Running security scans on systems is an automated way to help identify vulnerabilities. Running these scans on a consistent schedule, and/or especially after making architectural changes, is an important step in reducing the vulnerability landscape. If implementing custom written code, using a static code security scanner is also an important step before integrating that code into the production environment.
Only give users access to data they absolutely need to do their jobs. Implement strong access controls to include enforcing the use of a strong username and password, and implement two-factor authentication mechanisms. Compartmentalize data. Make sure admins have separate accounts for when they are using their administrative privileges verses just acting as a user of the system.
Using outdated software is still one of the most common security vulnerabilities. Many companies do not feel the need to invest in the latest and greatest. It seems “cheaper” to continue using legacy software, but in actuality, using outdated software puts a company at risk to losing not only assets, but the trust of their customers, or even investors. Creating a consistent patch schedule, and keeping software updated is vital to reducing a company’s threat vectors.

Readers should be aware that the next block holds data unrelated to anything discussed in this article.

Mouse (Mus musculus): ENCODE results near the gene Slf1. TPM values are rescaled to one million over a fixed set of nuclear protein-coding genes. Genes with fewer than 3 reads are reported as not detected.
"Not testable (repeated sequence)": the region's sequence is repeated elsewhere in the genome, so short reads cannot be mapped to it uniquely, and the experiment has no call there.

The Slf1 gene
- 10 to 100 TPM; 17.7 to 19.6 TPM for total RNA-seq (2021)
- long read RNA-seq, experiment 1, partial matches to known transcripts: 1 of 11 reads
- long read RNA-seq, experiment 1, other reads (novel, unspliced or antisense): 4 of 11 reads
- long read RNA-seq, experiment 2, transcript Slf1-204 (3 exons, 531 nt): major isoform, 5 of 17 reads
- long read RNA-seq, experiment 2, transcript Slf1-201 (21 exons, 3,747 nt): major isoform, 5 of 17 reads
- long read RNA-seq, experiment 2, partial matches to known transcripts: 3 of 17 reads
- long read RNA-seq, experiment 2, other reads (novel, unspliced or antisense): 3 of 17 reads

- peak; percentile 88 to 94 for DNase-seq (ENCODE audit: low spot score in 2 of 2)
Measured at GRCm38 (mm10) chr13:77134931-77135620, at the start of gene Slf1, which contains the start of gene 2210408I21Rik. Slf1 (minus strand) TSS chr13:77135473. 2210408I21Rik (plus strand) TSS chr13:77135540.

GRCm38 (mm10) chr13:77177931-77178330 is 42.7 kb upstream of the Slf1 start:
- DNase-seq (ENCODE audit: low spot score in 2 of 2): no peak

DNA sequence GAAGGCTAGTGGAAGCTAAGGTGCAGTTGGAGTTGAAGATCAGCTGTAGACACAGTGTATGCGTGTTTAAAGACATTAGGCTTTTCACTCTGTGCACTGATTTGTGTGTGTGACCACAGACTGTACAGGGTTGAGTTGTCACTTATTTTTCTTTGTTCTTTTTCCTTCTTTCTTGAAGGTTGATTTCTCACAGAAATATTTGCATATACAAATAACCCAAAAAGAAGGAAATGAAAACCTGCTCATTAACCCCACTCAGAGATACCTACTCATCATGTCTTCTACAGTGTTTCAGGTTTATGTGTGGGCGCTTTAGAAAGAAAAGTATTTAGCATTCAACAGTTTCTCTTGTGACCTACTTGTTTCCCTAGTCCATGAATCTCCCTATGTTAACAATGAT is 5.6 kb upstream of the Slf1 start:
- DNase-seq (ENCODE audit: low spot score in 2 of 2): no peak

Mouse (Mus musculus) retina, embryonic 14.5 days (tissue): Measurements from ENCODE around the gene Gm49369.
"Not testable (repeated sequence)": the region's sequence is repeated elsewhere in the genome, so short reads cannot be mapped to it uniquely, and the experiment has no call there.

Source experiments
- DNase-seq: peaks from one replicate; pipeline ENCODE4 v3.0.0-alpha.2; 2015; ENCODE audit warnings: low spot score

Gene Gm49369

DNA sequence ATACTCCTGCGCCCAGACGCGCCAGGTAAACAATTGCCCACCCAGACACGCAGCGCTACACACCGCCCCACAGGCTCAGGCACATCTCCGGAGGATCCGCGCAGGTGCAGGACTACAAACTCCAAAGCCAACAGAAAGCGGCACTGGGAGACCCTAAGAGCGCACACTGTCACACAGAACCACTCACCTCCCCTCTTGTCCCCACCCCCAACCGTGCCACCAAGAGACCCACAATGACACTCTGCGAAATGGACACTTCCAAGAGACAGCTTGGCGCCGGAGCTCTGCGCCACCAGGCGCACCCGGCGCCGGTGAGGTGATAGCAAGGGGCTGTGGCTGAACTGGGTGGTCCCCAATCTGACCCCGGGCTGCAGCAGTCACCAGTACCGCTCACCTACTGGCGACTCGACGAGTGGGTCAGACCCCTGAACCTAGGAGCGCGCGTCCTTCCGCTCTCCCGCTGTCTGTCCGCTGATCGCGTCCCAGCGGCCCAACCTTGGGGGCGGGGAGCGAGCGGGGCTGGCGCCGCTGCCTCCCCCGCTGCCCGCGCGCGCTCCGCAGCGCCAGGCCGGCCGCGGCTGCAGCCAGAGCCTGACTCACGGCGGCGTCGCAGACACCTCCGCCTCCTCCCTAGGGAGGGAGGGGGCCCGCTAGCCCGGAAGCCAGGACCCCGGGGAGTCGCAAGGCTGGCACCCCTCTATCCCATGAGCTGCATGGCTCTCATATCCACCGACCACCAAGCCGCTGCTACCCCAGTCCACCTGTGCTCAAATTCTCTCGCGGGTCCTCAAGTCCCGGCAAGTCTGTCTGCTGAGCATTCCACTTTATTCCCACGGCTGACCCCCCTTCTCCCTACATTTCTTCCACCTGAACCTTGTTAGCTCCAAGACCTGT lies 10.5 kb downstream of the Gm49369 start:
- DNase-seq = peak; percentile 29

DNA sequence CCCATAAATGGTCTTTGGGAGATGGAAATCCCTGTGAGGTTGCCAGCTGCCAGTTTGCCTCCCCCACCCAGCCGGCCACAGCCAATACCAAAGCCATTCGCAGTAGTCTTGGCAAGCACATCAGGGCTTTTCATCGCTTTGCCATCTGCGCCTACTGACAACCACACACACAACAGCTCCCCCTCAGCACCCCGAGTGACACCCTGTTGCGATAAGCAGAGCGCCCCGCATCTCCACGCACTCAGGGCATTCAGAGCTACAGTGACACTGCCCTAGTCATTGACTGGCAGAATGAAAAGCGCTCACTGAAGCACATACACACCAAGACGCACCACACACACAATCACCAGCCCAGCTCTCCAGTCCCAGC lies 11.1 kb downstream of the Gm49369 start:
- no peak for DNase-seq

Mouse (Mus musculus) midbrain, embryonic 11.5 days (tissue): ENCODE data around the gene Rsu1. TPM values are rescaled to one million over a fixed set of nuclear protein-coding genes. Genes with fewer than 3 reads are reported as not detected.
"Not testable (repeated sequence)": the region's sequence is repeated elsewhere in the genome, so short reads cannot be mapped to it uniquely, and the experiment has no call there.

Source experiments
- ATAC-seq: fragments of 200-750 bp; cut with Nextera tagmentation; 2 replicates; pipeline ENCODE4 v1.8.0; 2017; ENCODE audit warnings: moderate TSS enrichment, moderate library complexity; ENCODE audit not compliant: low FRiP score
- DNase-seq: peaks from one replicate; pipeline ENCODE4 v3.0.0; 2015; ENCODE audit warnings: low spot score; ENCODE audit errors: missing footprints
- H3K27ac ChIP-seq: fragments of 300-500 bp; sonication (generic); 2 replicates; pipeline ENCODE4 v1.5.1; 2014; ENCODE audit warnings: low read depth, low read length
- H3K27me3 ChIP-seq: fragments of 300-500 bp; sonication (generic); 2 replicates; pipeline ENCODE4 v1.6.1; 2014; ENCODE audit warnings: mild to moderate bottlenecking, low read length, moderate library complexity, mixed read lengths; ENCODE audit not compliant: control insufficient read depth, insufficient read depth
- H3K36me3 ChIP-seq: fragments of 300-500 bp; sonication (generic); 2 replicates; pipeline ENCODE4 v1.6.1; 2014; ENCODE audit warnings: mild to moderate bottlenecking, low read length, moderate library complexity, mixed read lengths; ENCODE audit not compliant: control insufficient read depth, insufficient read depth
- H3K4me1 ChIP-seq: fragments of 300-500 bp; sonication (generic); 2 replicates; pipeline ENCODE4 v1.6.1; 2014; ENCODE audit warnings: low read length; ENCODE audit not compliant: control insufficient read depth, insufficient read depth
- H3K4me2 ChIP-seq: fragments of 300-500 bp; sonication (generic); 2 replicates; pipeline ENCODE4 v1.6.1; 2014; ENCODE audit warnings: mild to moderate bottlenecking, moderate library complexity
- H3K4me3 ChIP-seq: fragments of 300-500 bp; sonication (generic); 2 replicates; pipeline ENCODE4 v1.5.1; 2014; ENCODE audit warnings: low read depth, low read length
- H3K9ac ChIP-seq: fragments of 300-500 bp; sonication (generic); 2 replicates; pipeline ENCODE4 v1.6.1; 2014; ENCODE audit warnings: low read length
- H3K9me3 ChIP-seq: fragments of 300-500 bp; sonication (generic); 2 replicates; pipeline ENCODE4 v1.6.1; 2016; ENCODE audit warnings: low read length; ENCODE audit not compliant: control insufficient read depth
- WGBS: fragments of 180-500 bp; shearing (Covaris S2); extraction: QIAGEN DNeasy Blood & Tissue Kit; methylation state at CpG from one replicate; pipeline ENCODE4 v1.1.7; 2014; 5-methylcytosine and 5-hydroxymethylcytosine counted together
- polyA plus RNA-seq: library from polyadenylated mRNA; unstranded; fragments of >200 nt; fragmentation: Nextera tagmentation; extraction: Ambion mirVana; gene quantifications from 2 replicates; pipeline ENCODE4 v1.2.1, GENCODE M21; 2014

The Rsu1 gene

Security misconfigurations are still on the OWASP Top Ten list, ranked as number six this year. To avoid this risk, it is important for organizations to educate their staff, keep software up to date and ensure they are configuring their network equipment to current industry best practices. Hackers continue to grow smarter year after year. Every effort should be made to secure networks, not just for the sake of the company, but for the sake of the public as well.